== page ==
Priests advised they can deny funerals for those in same-sex relationships

Catholic priests can deny funeral rights for those in same-sex partnerships, according to  an email sent to priests in the Catholic Diocese of Madison this week from Vicar General James Bartylla, 

The private email, confirmed by WKOW, was first published by the Pray Tell blog and provides priest with guidance on how to handle requests for funeral services for families in same-sex partnerships.

(Read the email here)

"My short answer to pastors and parochial vicars in these cases," Bartylla writes, "is to think through the issue thoroughly and prudently." 

He goes on the write, however, that there are occasions when funeral rights may be denied.

A statement released by the Diocese of Madison after the email was published said that the guidance wasn't official diocesan policy, though it does conform with the mind of the bishop and meet his approval.

"No such policy could adequately cover every case, and it has always been the “policy” of the Diocese of Madison, on the matter of public funerals in general, that pastors are charged with addressing the particular situations of their people – whom they ideally know well and whom they have accompanied, even until their death," the statement read.

"The communication, which took the form of a weekly e-mail to priests from the vicar general of the diocese, was a result of pastoral questions asked by the priests themselves, and was to serve as a tool to provide some framework and considerations, in this confidential setting.

"Without a policy, and as the communication itself states, the priests are asked to “think through the issue thoroughly and prudently,” and this was a response to those who asked for assistance in their task – as well as other priests who might have similar situations and questions.

"It is lamentable that some who have willfully and flippantly spread gossip, rumor, and sadly even calumny, in recent days on this subject, have done so without asking the diocese for any clarification whatsoever.

"Likewise, those who place at risk the ability of the bishop to communicate with his priests confidentially do a grave harm to the Church and perform, indeed, what Sacred Scripture calls “a work of darkness.”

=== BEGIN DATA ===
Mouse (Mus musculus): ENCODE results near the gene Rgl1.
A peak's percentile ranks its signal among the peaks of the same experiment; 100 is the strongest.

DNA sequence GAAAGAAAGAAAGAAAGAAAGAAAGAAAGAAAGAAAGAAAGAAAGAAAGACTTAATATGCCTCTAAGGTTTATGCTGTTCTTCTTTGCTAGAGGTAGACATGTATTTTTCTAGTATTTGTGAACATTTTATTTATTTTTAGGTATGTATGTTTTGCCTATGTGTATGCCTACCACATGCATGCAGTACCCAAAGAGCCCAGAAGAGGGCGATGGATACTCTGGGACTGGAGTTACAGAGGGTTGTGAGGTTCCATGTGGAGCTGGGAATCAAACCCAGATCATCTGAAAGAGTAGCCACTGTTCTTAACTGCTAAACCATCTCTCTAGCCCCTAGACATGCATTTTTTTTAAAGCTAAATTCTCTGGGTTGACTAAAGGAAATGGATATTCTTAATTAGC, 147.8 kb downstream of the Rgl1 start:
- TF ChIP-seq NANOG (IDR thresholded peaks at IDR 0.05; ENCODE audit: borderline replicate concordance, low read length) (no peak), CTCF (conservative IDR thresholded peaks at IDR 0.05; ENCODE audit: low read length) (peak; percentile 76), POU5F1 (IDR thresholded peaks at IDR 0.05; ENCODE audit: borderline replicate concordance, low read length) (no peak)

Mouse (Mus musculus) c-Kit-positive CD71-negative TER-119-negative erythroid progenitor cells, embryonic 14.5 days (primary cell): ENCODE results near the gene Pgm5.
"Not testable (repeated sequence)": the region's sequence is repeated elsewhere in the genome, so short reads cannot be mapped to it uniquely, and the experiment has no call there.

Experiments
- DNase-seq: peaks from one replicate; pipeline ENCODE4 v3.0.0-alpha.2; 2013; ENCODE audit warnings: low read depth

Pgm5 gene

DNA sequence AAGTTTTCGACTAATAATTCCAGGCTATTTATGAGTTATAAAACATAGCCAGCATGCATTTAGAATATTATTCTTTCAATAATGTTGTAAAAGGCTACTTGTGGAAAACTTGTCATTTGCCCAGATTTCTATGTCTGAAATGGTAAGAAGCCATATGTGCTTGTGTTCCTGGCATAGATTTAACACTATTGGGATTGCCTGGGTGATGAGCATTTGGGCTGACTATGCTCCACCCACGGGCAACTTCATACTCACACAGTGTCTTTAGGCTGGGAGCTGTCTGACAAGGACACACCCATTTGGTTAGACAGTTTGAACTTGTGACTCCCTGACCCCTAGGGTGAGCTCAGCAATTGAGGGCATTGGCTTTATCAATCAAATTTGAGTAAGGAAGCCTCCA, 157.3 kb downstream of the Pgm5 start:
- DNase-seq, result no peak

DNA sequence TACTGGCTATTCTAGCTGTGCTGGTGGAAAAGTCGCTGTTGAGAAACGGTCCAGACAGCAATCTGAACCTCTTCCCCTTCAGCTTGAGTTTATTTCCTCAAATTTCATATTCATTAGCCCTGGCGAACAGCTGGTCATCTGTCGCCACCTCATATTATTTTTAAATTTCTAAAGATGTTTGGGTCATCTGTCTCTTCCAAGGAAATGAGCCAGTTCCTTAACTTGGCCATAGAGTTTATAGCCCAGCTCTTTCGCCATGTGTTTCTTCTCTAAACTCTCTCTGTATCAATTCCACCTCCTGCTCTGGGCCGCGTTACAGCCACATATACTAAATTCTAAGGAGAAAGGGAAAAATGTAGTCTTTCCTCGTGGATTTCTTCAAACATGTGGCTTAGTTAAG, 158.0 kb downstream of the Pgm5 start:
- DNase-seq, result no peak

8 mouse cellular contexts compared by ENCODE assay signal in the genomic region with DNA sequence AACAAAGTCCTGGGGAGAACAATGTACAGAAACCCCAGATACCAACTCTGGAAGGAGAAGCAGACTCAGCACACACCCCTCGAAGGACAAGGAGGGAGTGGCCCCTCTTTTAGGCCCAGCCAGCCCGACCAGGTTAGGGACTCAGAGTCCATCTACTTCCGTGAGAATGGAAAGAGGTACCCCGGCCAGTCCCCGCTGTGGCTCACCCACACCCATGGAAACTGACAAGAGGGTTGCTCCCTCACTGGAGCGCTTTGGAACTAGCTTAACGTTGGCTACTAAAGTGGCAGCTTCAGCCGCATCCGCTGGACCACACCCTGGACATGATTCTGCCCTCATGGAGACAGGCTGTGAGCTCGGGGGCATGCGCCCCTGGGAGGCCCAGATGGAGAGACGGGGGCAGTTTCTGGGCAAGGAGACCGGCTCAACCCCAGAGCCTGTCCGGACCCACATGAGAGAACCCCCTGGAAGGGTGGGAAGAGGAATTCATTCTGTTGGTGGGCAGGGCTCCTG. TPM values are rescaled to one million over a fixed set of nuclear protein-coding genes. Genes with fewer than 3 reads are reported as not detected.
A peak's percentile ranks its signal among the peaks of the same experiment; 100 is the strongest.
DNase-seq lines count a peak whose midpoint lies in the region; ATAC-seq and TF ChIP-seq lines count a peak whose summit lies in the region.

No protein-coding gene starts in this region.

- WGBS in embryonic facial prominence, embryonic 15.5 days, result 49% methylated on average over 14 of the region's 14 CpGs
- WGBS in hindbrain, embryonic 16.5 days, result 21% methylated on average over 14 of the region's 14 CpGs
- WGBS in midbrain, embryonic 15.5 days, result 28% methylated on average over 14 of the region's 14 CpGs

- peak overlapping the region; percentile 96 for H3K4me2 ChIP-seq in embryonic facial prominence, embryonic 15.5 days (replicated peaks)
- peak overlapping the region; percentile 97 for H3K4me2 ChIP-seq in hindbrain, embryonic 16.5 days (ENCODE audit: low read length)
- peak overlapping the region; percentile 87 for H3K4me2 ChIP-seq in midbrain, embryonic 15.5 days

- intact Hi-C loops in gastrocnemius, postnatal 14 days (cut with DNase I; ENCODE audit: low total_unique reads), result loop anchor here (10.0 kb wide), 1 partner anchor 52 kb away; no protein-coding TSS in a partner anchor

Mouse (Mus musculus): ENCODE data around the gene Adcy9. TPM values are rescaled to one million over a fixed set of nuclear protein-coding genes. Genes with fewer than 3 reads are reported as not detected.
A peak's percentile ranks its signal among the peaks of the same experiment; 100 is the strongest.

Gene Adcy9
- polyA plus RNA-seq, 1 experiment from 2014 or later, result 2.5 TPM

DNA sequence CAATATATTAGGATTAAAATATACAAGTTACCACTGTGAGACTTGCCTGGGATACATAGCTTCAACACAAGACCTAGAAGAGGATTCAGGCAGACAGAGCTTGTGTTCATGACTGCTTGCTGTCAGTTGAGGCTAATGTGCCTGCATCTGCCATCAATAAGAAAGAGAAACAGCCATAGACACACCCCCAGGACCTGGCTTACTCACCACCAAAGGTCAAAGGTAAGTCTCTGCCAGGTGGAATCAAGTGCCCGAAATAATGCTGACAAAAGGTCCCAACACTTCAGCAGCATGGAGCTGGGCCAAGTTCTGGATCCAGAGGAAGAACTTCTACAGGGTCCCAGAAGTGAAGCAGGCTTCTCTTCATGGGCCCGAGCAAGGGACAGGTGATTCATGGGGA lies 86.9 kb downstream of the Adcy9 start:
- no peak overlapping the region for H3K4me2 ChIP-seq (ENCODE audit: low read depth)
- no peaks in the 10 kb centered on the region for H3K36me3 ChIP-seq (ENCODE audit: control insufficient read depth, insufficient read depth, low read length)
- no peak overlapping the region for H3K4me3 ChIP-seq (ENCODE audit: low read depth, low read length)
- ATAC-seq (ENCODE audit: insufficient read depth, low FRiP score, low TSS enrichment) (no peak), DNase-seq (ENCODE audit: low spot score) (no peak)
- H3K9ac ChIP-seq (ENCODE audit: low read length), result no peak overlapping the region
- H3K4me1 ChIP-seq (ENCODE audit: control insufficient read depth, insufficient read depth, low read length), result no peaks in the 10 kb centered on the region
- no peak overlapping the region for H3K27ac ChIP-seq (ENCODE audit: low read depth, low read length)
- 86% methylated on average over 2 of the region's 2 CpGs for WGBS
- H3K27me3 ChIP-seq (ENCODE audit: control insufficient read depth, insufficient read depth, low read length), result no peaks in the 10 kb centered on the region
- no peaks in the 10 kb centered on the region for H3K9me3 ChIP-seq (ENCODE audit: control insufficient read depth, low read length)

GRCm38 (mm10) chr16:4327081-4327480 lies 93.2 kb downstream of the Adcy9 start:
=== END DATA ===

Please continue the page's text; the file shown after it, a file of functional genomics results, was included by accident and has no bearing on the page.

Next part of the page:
In a statement on the DignityUSA website, Executive Director Marianne Duddy-Burke, called the directives “outrageous and shameful.”

DignityUSA is the organization of Catholics committed to equality for LGBTQI people in the Church and society.

“This document is the very antithesis of pastoral care,” Duddy-Burke wrote. “It shows that this bishop believes that lesbian and gay people who have lived a deep commitment to a spouse or partner should be demeaned even in death. Our families could be refused the sacraments of our faith at the moment of their greatest grief. This is heartless. It is cruel. It is unchristian in the extreme.”

Duddy-Burke noted that in June 2017 Bishop Thomas Paprocki of Springfield, Illinois banned Catholics in same-sex marriages from Communion and from receiving Catholic funerals. Bishop Paprocki was later forced to state that these bans applied to others in relationships not affirmed by the Church, such as those divorced and remarried without an annulment.

“It seems there are a number of bishops in the U.S. who are intent on penalizing the LGBTQI community as harshly as possible,” said Duddy-Burke. “Some tried this shameful tactic during the height of the AIDS crisis, denying Catholic funerals to those who died of the disease. It only served to devastate families in need of comfort. Now, Church officials see they have lost in the civic arena, on the issues of marriage equality, military service, and adoption, so they are lashing out again. But we and the vast majority of Catholics now know there is no conflict between loving someone of the same gender and loving our faith. Masking attempts to separate LGBTQI Catholics from the rest of the Church under the guise of pastoral instructions breaks the Body of Christ. It shows that these bishops are unwilling to do the real work of pastoral leadership, which is to engage their flocks in honest dialogue.”

According to the Pray Tell blog, the guidance sent to Diocese of Madison priests gave these suggestions:

Was the deceased or the “partner” a promoter of the “gay” lifestyle?  What is the attitude of the deceased’s family members, especially towards the Church?

Did the deceased give some signs of repentance before death?

If ecclesiastical funeral rites are allowed, should they occur without a Mass?

To minimize scandal, should there merely be a short scripture service at the funeral home?  Or maybe merely a graveside service? Maybe a later “Mass for the Dead” with or without explicit mention of the name of the deceased or “partner” could alternatively or in addition be offered at the parish or even at another parish (to avoid scandal), with or without family members present.

Any surviving “partner” should not have any public or prominent role at any ecclesiastical funeral rite or service.

A great risk for scandal and confusion is for the name of the celebrating priest and/or the parish to be listed in any public (e.g., newspaper) or semi-public obituary or notice that also lists the predeceased or surviving “partner” in some manner. This can’t happen for obvious reasons.

There should be no mention of the “partner” either by name or by other reference (nor reference to the unnatural union) in any liturgical booklet, prayer card, homily, sermon, talk by the priest, deacon, etc…

It may be wise to keep the priest or deacon involvement to the minimum (i.e., limited to one priest or deacon and at merely essential times of a service or rite, if one occurs).

For more go to WKOW:

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